The rusted remains of a V-2 rocket engine
Behind this crumbling wall is a former sleeping chamber where inmates were once accommodated. Behind the right side of the crumbling wall, a row of old, filthy toilets are visible, but these were only installed later for military and civilian workers. No such sanitary concessions were ever made for the inmates forced to live here.
A doorway and the remains of a brick wall behind which one of many office areas for military and civilian workers were located from 1944 to 1945.
The farthest reaches of the accessible tunnels. At the back, a small, doorway was barely discernible in the darkness—access to the now mostly underwater V-2 inspection area where my grandfather worked.
To be able to walk freely out of the tunnels—a relief and privilege that the inmates did not have
during his lifetime, I think he would have surrendered answers with willing candor and forthrightness. Only a few transcripts of his testimony in the 1969 trial in Detroit of three men accused of war crimes at the Mittelbau-Dora Camp (The Essener Dora-Prozess) remain to give us a picture of how much he saw, how much he knew. There were, no doubt, many reasons for his participation in the rocket program which I discuss in Appendix II of Flight of Remembrance, not the least of which may have been a determination to keep himself and his family alive during the war and his sense of duty as a military man to the regimes under which he served during his long military career (the Czarist army in World War I, the independent Latvian Republic between the World Wars, and finally, after needing to flee his Latvian homeland prior to the Soviet takeover of 1940, the Nazi regime during the last years of World War II ).
In addition to paying my respects to the Mittelbau-Dora location in remembrance of the inmates who died there, my visit had another purpose. I was there to turn over documents and a photo from Ernst's time at Mittelwerk that had miraculously survived the wartime and postwar years to surface in a family archive after his death. The donated items consist of one photograph and seven exquisitely hand illustrated cards—six birthday cards and one New Year's card—most with original signatures, that were give to Ernst by coworkers at Mittelwerk during the 13 months that he worked there. One birthday card was given to him on his 49th birthday on March 13, 1944, the New Year's card was from January 1st, 1945, and the other five birthday cards date from his 50th birthday on March 13, 1945, just a few weeks before the Allied occupation of the area. (Click here to see the donated items.)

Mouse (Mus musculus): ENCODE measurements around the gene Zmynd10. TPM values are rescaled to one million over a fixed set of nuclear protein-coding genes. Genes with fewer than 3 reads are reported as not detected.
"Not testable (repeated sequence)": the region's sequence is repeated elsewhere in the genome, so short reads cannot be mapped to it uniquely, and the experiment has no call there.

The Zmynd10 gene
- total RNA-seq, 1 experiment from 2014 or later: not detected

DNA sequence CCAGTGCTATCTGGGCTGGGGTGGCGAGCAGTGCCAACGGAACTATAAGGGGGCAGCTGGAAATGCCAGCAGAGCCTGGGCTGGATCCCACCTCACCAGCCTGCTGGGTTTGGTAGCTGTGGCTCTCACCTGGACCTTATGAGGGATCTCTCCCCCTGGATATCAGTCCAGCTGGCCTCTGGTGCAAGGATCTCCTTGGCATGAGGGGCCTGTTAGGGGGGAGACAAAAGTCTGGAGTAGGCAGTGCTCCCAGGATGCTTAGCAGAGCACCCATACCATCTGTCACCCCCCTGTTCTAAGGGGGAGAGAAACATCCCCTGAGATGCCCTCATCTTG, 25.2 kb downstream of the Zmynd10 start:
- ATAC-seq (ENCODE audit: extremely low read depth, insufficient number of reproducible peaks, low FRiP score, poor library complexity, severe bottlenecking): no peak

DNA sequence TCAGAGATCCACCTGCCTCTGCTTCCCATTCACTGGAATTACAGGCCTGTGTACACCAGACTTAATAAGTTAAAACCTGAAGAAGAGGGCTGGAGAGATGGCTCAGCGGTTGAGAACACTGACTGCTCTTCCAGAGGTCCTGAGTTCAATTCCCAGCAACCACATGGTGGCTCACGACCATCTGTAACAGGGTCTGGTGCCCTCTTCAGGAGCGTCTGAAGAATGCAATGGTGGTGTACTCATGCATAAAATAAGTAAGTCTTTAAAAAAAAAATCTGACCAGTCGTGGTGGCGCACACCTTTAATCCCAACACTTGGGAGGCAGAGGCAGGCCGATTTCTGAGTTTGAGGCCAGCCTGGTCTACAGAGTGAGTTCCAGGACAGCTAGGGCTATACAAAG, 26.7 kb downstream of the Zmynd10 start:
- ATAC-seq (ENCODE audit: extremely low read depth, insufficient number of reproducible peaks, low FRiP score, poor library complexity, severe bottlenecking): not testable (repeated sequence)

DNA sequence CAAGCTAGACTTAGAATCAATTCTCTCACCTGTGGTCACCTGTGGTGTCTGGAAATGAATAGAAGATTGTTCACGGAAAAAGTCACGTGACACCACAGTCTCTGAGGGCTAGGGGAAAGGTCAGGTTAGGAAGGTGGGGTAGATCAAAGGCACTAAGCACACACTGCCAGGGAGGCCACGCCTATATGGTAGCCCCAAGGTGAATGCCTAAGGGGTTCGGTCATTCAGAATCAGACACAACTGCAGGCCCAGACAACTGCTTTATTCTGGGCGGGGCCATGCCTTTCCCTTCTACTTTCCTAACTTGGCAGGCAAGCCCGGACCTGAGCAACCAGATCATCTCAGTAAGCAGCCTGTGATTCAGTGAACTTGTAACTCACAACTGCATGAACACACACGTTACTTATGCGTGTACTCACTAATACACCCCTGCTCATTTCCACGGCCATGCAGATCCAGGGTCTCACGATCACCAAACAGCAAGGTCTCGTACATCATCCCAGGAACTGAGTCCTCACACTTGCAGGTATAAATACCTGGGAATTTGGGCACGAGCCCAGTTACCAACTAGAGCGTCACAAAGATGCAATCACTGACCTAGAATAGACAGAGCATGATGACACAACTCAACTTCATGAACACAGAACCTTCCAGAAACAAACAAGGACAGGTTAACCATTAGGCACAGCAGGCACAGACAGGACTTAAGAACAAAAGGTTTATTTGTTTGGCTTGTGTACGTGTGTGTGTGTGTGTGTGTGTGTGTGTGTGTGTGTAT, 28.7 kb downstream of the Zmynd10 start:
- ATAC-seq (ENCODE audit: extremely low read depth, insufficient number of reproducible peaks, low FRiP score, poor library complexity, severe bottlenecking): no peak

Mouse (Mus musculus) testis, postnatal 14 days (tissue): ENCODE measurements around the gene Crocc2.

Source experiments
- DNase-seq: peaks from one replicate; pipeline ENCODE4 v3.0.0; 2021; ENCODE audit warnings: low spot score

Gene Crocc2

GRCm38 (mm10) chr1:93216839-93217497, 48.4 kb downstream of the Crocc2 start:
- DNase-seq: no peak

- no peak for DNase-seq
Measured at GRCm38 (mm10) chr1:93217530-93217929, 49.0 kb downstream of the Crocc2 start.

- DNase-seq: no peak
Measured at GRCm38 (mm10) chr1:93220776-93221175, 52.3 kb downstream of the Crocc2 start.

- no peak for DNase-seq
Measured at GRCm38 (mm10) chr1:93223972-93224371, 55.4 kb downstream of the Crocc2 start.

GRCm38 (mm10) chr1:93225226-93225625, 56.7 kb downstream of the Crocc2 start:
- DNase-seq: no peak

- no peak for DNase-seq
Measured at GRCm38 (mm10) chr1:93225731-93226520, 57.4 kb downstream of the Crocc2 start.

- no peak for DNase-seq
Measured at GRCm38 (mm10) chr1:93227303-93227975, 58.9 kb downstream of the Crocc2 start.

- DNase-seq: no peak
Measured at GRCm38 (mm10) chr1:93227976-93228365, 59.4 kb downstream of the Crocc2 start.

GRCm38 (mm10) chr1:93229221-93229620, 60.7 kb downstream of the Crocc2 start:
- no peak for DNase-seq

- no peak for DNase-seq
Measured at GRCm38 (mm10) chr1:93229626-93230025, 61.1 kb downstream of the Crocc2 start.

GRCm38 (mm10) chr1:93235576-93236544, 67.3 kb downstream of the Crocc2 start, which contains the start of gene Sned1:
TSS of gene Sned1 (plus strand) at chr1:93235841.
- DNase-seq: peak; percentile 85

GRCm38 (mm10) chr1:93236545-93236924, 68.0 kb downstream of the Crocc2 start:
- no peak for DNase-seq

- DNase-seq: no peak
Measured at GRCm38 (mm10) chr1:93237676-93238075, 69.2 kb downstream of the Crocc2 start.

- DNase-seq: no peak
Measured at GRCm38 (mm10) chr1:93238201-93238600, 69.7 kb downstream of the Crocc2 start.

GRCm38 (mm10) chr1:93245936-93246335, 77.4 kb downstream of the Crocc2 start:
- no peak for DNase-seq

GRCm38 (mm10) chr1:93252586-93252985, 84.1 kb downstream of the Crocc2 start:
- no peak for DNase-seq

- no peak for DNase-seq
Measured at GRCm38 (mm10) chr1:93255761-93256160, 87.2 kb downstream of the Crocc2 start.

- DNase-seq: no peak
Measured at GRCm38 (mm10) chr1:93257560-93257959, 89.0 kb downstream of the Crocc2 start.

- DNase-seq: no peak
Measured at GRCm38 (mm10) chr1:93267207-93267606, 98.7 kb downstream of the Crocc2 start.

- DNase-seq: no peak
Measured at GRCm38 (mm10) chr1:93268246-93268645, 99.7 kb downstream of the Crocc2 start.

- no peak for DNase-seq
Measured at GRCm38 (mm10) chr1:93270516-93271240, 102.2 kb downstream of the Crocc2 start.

My visit to the memorial site is one that will remain etched upon my memory, and the plight of the former inmates is one that I will always mourn.
The five last photos on this page are courtesy of the Mittelbau-Dora Concentration Camp Memorial.
View of the exhibition in the museum of the Mittelbau- Dora Concentration Camp Memorial (Photo: Claus Bach, Mittelbau-Dora Concentration Camp Memorial)
Museum building of the Mittelbau-Dora Concentration Camp Memorial (Photo: Claus Bach, Mittelbau-Dora Concentration Camp Memorial)
View into transverse chamber 45 of the tunnel of the former Mittelwerk. Inmates were housed here until June 1944; later V-1 flying bombs were produced here. (Photo: Claus Bach, Mittelbau-Dora Concentration Camp Memorial)
Former inmates and their families at a commemoration ceremony in front of the former crematorium of the Mittelbau-Dora concentration camp, September 2006 (Photo: Daniel Gaede, Mittelbau-Dora Concentration Camp Memorial)
Kirschstone Books • Kensington, New Hampshire • 978-270-3523 •